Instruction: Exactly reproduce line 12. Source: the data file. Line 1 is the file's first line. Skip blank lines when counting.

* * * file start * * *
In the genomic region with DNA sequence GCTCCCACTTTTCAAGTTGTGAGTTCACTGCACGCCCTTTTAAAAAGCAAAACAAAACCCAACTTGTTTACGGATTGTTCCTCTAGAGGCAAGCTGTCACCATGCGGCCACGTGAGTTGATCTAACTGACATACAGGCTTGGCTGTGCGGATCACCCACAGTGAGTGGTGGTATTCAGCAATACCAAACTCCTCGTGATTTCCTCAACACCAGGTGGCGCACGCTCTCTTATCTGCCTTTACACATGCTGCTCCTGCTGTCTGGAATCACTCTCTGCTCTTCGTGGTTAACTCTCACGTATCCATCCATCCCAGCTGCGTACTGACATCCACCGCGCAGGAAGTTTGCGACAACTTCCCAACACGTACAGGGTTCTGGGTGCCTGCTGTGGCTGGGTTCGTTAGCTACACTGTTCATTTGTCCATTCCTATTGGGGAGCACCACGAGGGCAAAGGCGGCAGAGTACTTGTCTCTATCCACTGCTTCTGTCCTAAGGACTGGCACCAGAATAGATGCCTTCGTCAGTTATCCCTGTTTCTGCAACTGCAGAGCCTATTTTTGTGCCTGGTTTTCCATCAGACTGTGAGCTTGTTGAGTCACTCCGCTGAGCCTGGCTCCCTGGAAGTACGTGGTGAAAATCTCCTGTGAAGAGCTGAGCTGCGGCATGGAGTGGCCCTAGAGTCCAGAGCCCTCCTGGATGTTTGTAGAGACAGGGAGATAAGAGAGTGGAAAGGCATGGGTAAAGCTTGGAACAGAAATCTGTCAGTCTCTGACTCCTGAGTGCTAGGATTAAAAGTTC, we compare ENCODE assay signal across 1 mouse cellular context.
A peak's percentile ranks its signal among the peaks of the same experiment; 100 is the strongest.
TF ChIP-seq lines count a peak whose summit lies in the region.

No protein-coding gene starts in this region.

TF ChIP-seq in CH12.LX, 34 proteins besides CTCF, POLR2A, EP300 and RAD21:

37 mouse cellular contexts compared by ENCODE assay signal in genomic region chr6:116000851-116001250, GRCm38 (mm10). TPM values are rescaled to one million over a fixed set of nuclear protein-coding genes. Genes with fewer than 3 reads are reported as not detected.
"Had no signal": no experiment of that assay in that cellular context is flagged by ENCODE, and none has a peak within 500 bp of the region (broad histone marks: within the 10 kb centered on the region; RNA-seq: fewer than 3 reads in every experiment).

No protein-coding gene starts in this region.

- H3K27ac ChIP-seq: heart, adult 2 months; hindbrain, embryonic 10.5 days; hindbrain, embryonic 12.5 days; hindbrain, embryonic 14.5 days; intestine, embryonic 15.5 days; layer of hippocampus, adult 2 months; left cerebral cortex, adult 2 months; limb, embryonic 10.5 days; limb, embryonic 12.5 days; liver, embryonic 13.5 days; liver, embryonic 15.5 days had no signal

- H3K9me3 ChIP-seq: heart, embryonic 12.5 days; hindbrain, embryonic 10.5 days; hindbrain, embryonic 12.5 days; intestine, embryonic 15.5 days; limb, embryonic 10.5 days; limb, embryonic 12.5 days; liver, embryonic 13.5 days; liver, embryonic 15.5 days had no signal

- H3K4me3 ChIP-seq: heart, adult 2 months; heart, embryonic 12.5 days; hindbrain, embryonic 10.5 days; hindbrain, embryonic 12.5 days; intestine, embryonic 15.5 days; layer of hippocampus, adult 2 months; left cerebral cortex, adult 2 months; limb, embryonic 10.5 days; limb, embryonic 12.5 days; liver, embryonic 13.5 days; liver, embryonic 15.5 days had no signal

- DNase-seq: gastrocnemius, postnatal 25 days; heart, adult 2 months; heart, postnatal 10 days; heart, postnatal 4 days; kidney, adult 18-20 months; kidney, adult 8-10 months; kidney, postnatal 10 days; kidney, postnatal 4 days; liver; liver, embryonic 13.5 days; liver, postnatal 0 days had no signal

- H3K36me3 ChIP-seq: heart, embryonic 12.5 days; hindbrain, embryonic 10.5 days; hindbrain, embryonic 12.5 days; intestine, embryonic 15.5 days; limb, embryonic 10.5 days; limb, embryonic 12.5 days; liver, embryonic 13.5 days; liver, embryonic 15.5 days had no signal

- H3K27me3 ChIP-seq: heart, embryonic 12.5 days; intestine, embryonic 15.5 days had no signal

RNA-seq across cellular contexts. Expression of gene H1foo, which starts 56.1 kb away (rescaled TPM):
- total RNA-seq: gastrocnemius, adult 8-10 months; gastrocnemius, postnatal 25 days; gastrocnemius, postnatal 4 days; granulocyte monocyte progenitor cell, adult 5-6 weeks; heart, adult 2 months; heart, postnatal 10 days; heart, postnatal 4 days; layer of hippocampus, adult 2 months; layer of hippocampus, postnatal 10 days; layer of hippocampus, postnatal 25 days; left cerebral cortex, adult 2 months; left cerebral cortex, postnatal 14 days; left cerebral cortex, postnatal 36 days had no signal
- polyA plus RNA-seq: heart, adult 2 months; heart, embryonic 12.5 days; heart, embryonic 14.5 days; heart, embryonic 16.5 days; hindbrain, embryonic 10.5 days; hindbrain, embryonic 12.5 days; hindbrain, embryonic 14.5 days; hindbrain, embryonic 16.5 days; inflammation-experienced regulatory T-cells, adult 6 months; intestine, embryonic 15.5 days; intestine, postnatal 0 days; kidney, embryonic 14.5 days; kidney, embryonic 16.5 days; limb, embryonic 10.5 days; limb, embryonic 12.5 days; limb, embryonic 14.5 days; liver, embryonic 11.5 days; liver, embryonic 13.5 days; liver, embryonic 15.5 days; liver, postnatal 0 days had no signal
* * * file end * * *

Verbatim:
- DNase-seq: gastrocnemius, postnatal 25 days; heart, adult 2 months; heart, postnatal 10 days; heart, postnatal 4 days; kidney, adult 18-20 months; kidney, adult 8-10 months; kidney, postnatal 10 days; kidney, postnatal 4 days; liver; liver, embryonic 13.5 days; liver, postnatal 0 days had no signal